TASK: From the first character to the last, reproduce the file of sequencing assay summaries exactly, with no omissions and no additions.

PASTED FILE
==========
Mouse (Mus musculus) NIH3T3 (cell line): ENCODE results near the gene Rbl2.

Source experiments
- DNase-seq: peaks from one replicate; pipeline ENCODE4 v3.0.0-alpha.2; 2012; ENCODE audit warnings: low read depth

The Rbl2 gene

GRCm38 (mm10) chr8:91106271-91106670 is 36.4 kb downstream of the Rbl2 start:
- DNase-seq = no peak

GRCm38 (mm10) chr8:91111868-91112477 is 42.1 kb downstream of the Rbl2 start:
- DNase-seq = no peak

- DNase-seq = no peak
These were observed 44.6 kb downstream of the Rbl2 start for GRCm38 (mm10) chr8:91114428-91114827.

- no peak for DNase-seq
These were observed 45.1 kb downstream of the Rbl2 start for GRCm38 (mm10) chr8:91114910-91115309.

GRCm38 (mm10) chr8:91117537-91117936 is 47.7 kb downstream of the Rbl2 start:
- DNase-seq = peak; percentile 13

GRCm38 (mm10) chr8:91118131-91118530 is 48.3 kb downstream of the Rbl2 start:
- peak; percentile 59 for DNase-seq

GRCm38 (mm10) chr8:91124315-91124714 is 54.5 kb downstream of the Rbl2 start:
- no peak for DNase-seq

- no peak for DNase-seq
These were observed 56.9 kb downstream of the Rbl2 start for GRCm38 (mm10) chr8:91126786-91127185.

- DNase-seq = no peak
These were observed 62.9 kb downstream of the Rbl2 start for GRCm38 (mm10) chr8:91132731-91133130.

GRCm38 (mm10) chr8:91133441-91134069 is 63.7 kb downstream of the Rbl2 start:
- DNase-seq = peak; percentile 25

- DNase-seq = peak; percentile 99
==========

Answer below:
Mouse (Mus musculus) NIH3T3 (cell line): ENCODE results near the gene Rbl2.

Source experiments
- DNase-seq: peaks from one replicate; pipeline ENCODE4 v3.0.0-alpha.2; 2012; ENCODE audit warnings: low read depth

The Rbl2 gene

GRCm38 (mm10) chr8:91106271-91106670 is 36.4 kb downstream of the Rbl2 start:
- DNase-seq = no peak

GRCm38 (mm10) chr8:91111868-91112477 is 42.1 kb downstream of the Rbl2 start:
- DNase-seq = no peak

- DNase-seq = no peak
These were observed 44.6 kb downstream of the Rbl2 start for GRCm38 (mm10) chr8:91114428-91114827.

- no peak for DNase-seq
These were observed 45.1 kb downstream of the Rbl2 start for GRCm38 (mm10) chr8:91114910-91115309.

GRCm38 (mm10) chr8:91117537-91117936 is 47.7 kb downstream of the Rbl2 start:
- DNase-seq = peak; percentile 13

GRCm38 (mm10) chr8:91118131-91118530 is 48.3 kb downstream of the Rbl2 start:
- peak; percentile 59 for DNase-seq

GRCm38 (mm10) chr8:91124315-91124714 is 54.5 kb downstream of the Rbl2 start:
- no peak for DNase-seq

- no peak for DNase-seq
These were observed 56.9 kb downstream of the Rbl2 start for GRCm38 (mm10) chr8:91126786-91127185.

- DNase-seq = no peak
These were observed 62.9 kb downstream of the Rbl2 start for GRCm38 (mm10) chr8:91132731-91133130.

GRCm38 (mm10) chr8:91133441-91134069 is 63.7 kb downstream of the Rbl2 start:
- DNase-seq = peak; percentile 25

- DNase-seq = peak; percentile 99